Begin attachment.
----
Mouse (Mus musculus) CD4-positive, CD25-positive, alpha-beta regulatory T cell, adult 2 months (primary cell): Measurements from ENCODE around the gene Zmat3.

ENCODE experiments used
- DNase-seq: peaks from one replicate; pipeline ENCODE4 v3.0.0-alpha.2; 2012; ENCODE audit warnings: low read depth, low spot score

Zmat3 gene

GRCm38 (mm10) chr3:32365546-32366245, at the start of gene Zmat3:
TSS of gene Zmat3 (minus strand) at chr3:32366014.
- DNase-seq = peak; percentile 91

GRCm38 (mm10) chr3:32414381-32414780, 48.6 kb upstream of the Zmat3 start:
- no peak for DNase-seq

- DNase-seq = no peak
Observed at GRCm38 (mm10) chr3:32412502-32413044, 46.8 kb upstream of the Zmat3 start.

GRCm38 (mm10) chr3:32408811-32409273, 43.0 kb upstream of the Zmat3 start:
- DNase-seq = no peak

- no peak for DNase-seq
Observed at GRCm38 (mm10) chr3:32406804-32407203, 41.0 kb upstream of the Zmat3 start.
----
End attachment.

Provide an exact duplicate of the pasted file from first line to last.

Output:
Mouse (Mus musculus) CD4-positive, CD25-positive, alpha-beta regulatory T cell, adult 2 months (primary cell): Measurements from ENCODE around the gene Zmat3.

ENCODE experiments used
- DNase-seq: peaks from one replicate; pipeline ENCODE4 v3.0.0-alpha.2; 2012; ENCODE audit warnings: low read depth, low spot score

Zmat3 gene

GRCm38 (mm10) chr3:32365546-32366245, at the start of gene Zmat3:
TSS of gene Zmat3 (minus strand) at chr3:32366014.
- DNase-seq = peak; percentile 91

GRCm38 (mm10) chr3:32414381-32414780, 48.6 kb upstream of the Zmat3 start:
- no peak for DNase-seq

- DNase-seq = no peak
Observed at GRCm38 (mm10) chr3:32412502-32413044, 46.8 kb upstream of the Zmat3 start.

GRCm38 (mm10) chr3:32408811-32409273, 43.0 kb upstream of the Zmat3 start:
- DNase-seq = no peak

- no peak for DNase-seq
Observed at GRCm38 (mm10) chr3:32406804-32407203, 41.0 kb upstream of the Zmat3 start.